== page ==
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Is degrowth the path to prosperity?

Degrowth has been central to the public debate for several years now, with some people reacting enthusiastically. Others reject the whole idea: degrowth, they say, opens the door to massive economic recession, decline and impoverishment. But what are we talking about exactly? And – if we can avoid taking sides – wouldn’t degrowth at least be an opportunity we should grab to help us understand the world around us in a new light?

Growth : What is it?
In three words: a mythological indicator

Before looking at degrowth, we should clearly identify what lies hidden behind the notion of economic growth. The dictionary defines the concept as “the sustained increase, over a long period of time, of the production of goods and services in a country”, adding that it has been measured for several decades using the GDP growth rate. And yet, this indicator was developed for a specific purpose at the end of the 1929 crisis: it was designed to give a simplified representation of the economic situation as a way of assessing the impact of recovery measures. GDP is derived from a very basic calculation, and only works with the “+” key. In fact, it simply totals up the added values of everything that is sold, irrespective of whether the products and services concerned are desirable or not.

What’s more, GDP does not factor in certain types of wealth, starting with the riches of nature and non-monetized human activities. Simon Kuznets, the man who invented GDP, was aware of these limitations: he was the first to say that GDP could not be used to measure the wellbeing and success of a country in overall terms, and that it should not serve as a guide for political decisions…

Unfortunately, no one listened to Kuznets, and now – 90 years after it was created – GDP has become an obsession for almost all governments. Growth nowadays has become enshrined in myth, synonymous with progress, prosperity, development, protection, innovation, power and happiness.

The idea of growth has taken hold on our collective imagination. It is so powerful that, instead of considering the consequences our economic model has on the planet, very many stakeholders continue to worry about the impact of global warming on growth.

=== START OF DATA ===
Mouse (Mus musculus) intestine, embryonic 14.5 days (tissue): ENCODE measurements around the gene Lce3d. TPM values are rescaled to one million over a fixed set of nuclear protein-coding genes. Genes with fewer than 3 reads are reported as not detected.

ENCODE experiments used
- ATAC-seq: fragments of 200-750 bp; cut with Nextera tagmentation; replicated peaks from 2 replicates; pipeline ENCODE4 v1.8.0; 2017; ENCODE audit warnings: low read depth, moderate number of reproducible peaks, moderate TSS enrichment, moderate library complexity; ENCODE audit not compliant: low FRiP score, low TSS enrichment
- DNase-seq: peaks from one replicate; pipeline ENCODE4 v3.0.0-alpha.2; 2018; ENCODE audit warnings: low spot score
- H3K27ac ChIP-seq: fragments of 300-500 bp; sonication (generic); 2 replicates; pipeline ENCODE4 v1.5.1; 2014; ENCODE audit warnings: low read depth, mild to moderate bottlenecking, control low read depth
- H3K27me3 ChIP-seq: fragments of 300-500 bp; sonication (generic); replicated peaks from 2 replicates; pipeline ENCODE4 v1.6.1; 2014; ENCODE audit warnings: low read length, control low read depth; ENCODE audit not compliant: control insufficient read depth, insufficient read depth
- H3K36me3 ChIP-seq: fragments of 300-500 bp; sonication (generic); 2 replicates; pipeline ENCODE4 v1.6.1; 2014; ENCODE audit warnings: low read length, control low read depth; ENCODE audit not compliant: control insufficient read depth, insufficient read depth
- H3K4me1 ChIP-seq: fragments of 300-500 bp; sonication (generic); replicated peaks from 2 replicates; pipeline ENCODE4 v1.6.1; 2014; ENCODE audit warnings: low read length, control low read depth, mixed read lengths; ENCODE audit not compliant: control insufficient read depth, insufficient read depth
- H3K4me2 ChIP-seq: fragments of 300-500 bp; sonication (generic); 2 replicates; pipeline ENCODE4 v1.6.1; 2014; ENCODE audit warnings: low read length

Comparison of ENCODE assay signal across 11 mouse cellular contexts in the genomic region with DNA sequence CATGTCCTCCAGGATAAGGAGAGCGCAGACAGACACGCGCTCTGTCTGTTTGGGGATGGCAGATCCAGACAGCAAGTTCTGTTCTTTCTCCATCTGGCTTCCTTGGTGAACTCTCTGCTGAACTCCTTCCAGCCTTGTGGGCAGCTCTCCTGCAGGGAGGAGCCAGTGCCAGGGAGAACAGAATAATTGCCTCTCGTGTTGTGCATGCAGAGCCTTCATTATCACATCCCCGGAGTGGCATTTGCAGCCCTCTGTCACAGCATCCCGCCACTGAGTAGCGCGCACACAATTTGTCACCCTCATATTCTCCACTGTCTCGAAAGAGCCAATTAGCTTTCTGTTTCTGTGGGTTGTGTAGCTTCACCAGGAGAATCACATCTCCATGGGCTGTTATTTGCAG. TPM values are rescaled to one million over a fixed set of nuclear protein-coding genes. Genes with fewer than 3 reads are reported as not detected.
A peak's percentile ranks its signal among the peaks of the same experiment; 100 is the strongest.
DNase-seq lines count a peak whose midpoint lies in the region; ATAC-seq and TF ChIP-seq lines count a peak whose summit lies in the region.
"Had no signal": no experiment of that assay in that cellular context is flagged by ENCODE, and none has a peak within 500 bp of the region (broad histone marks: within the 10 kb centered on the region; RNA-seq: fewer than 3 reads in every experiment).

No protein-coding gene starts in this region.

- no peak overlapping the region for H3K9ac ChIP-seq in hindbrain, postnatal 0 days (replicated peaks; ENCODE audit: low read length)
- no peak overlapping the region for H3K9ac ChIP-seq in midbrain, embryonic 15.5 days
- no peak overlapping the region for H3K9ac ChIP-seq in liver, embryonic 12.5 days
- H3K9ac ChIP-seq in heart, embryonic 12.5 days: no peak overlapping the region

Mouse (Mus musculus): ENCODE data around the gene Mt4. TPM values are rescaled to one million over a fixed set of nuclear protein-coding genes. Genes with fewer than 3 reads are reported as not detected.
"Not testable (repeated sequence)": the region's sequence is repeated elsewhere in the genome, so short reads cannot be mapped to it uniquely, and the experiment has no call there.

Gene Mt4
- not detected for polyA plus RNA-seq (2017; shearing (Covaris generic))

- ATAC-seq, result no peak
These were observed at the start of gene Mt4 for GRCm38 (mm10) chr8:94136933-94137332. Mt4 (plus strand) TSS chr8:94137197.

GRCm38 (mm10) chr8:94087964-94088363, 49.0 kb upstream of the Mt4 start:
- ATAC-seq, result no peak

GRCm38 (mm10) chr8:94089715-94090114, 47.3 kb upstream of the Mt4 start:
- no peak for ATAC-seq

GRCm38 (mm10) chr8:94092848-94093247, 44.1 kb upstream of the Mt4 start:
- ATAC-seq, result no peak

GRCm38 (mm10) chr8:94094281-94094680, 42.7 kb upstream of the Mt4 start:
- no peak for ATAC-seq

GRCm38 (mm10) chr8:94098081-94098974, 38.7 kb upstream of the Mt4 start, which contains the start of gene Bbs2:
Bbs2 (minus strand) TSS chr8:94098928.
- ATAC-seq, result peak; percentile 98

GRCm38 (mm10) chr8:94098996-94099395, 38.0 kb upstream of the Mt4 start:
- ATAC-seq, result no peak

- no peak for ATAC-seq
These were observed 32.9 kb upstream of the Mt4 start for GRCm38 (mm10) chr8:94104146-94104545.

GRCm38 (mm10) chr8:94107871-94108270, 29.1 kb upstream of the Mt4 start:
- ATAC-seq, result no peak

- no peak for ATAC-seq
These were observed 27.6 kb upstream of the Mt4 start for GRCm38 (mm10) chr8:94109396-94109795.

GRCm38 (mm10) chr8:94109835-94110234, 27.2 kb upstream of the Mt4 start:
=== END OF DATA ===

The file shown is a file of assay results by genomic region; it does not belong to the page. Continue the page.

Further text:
Based on
Décroître pour prospérer ?

Ralentir ou périr : l’économie de la décroissance,

By Timothée Parrique, éditions du Seuil, 2022 

Is growth always a good thing?
In three words: Far from it! 

Do people live better, and is society better, in countries with the highest GDP per capita, which is the result of stronger growth in the past? Not always. It is true that there is a positive correlation in the poorest countries between GDP growth and a wide range of variables: life expectancy, access to education, poverty, income inequalities, gender inequalities, insecurity, etc. Yet this correlation disappears above a certain threshold, which France crossed in the 1970s. It follows that “human progress” and “social progress” depend on other factors and other policies besides economic wealth and growth.

So, contrary to widespread belief, growth is not synonymous with prosperity, a concept where the wealth and the wellbeing of a society exist side-by-side.

Moreover, growth has many side effects. Its impact on ecosystems is now widely known: the ever-expanding economy is damaging the climate and depleting the planet’s resources, meaning we’re coming perilously close to the point of no return. But growth also leaves its imprint on sociosystems: similarly to fossil fuels and raw materials, human time is a finite resource that is not infinitely expandable. Beyond a certain point, the economic sphere develops to the detriment of non-market activities (the family, networks of friends, certain leisure activities, voluntary work, etc.) that play a key role in wellbeing. From this perspective, growth can even be a danger to prosperity.

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Dominique Fidel
Published by Dominique Fidel
After completing her studies in civilizations and working 10 years in corporate communications, Dominique now divides her time between popularizing science, institutional communications, literary reviews, and Business Digest.